tylikcat (1578365) | about 2 years ago | (#41635521)

Na Han - "A Call to Arms" by Lu Xun. A Chinese revolutionary writer. Worth reading even in translation. Why do I get crushes on dead authors?
Cyteen by CJ Cherryh - seriously one of the best pieces of science fiction of the last century (and had some influence on my heading into biomed from the computer industry. Might have done it anyway...)
Nonlinear Dynamics and Chaos by Strogatz - which was probably a better reason to go into the mathy side of biomed, but I didn't run into it until I was already in research. (I was explicitly looking for dynamical systems theory, I just didn't know that's what it was called.)
Oh, and I must put in a word for Apostol's Calculus. The hundreds of hours of my life sucked up by these books... (Really, they're the most rigorous, in ever sense of the word, books on calculus.)
And let's throw in Before European Hegemony by Abu-Lughod just to balance things out a bit. (This cound easily become the poli-econ section...) ...that all having been said, I have probably beed deeply influenced by Heinlein, but perhaps in questionable ways. (And I'm female. Kind of sick and wrong.) And others I don't even want to admit to...

Conrad's Lord Jim and Heart of Darkness (1)

stainlesssteelpat (905359) | about 2 years ago | (#41635535)

Reading these two novels by Conrad really shook me up and made me realise I was wasting my life as a chef. Now i'm doing a PhD after finishing my under with 1st class honours.

Lord Jim must really be awesome (1)

moronikos (595352) | about 2 years ago | (#41635637)

...because I read Heart of Darkness and have seen Apocalypse Now a few times and it never inspired me to get a PhD.

PHIKAL and THIKAL (3, Interesting)

mindcandy (1252124) | about 2 years ago | (#41635557)

Not the books themselves, per se.

The C++ Programming Language (4, Funny)

roninmagus (721889) | about 2 years ago | (#41635563)

I remember reading it when I was a kid

Robert J Sawyer novels (1)

Beerdood (1451859) | about 2 years ago | (#41635571)

All science fiction, but I've read quite a few of his books. Most of his novels are based around now or in the near future, and I often have some eye-opening experiences about how life & the world could be so much different if a few circumstances were changed.

A pattern language (0)

Anonymous Coward | about 2 years ago | (#41635577)

A Pattern Language: Towns, Buildings, Construction [wikipedia.org] by Christopher Alexander. This changed the way I experienced being in buildings, neighborhoods, and cities, where I spend most of my time. One idea I liked is that you can structure the environment to bring pleasure to people (see also "Thermal delight in architecture" [mit.edu] ). Another is that you can understand the problem by looked at the ways people have used to solve it. It was fun to see this idea played out a few years later in the software realm. [wikipedia.org]

I'm not an architect, if that matters.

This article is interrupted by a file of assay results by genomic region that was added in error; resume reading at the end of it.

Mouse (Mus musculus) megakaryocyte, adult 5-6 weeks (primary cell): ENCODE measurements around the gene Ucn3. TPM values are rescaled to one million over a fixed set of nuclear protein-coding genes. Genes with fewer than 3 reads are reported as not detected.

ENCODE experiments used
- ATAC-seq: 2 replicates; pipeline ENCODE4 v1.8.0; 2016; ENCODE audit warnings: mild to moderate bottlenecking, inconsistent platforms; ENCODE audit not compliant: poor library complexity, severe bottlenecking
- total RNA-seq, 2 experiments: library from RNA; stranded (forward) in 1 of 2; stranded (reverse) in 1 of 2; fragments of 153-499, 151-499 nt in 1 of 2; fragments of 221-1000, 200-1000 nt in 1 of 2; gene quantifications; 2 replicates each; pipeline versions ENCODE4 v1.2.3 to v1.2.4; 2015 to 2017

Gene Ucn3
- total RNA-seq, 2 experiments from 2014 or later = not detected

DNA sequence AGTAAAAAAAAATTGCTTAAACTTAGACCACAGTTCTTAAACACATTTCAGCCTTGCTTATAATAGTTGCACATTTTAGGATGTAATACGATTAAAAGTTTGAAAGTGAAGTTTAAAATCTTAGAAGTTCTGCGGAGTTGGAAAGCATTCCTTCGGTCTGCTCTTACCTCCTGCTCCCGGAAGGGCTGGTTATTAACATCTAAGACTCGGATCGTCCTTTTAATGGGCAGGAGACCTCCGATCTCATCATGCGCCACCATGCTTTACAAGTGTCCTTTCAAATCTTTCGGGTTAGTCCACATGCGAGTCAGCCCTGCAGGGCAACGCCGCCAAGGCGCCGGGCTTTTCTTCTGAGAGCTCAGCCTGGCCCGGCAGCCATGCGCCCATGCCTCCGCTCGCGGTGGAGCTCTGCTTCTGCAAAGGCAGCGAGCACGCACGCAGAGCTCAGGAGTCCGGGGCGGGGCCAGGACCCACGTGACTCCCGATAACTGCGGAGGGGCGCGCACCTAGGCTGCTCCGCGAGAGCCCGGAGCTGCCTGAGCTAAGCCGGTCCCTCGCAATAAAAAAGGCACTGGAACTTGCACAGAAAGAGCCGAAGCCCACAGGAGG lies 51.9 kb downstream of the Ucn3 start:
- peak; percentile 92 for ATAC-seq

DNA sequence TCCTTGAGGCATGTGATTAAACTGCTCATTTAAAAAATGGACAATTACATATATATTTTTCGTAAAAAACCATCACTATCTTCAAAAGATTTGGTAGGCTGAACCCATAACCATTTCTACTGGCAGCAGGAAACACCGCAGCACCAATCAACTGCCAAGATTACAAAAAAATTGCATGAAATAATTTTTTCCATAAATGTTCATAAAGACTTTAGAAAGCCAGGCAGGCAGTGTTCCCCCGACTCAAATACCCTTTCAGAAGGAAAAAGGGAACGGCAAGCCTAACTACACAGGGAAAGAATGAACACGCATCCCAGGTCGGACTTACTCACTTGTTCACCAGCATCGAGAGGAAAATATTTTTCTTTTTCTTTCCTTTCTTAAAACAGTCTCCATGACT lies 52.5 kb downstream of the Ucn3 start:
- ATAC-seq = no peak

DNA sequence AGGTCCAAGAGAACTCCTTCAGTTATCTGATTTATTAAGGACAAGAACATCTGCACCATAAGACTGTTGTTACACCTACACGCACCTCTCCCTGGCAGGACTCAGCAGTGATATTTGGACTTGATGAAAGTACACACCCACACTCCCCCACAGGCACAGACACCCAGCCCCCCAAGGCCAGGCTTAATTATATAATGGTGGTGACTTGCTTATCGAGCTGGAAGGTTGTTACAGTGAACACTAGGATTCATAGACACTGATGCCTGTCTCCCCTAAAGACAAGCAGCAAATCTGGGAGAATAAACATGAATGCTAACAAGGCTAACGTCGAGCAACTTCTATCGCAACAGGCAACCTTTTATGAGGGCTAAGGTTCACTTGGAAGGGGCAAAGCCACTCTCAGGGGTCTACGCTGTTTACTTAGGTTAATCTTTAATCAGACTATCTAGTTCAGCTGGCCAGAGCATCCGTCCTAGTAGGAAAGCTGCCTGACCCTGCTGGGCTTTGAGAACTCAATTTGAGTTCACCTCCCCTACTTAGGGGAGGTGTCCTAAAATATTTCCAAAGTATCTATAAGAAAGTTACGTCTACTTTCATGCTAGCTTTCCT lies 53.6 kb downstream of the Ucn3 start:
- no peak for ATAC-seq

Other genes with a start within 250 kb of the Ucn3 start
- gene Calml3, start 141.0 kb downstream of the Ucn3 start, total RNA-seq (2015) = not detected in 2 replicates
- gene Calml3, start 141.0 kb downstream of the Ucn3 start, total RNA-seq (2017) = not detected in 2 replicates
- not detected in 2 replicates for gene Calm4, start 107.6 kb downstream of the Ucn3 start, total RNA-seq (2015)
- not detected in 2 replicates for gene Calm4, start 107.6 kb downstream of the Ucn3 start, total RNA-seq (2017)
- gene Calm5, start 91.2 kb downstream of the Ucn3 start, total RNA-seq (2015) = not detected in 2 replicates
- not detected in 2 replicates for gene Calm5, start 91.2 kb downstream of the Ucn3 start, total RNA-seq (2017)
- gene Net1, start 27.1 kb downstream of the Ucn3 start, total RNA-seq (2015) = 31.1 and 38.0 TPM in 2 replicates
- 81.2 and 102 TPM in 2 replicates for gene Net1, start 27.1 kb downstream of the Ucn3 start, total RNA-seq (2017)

Gormanghast and The Toyota Way (1)

Anonymous Coward | about 2 years ago | (#41635581)

Gormanghast, now there is a study of stagnation! Even to the point of decay.
It's also a study in architypal characters and motivations in an organization.
Doesn't every workplace have their Swelter vs Mr Flea (I mean Flay) conflicts?

Now, if you are looking to lead the revolution in your organization and demonstrate your management potential, try "The Toyota Way".

And now for something completely different (1)

AwesomeMcgee (2437070) | about 2 years ago | (#41635583)

A marriage of heaven and hell - William Blake.

All of Blake's works are amazing and frankly transformative in my life; I don't know why but for some reason hearing points made that I had to unravel to understand just made them stick more and all of it is written with a beauty in language that really drives his values in passion and joy across as being significant for more reasons than just the words but because there is meaning in those words that can cause affect.

Just my strange and abnormal two cents, his stuff is *really* short to read (like 20 pages or so) so worth looking at just to see if it resonates anything in you.

Ismael (0)

Anonymous Coward | about 2 years ago | (#41635585)

Ismael was one of the books that made me question and change my world-view towards humanity.

Godel, Escher, Bach (0)

Anonymous Coward | about 2 years ago | (#41635593)

Because it taught me it some books aren't worth reading all the way through.

Zen and the Art of Motorcycle Maintenance (5, Interesting)

sirwired (27582) | about 2 years ago | (#41635597)

Zen and the Art of Motorcycle Maintenance by Robert Pirsig. It can help you to look at life in a different way...

Two novels... (-1)

Anonymous Coward | about 2 years ago | (#41635603)

“There are two novels that can change a bookish fourteen-year old’s life: The Lord of the Rings and Atlas Shrugged. One is a childish fantasy that often engenders a lifelong obsession with its unbelievable heroes, leading to an emotionally stunted, socially crippled adulthood, unable to deal with the real world. The other, of course, involves orcs.”

  John Rogers

Deep Survival: Who Lives, Who Dies, and Why (0)

Anonymous Coward | about 2 years ago | (#41635609)

Deep Survival by Laurence Gonzales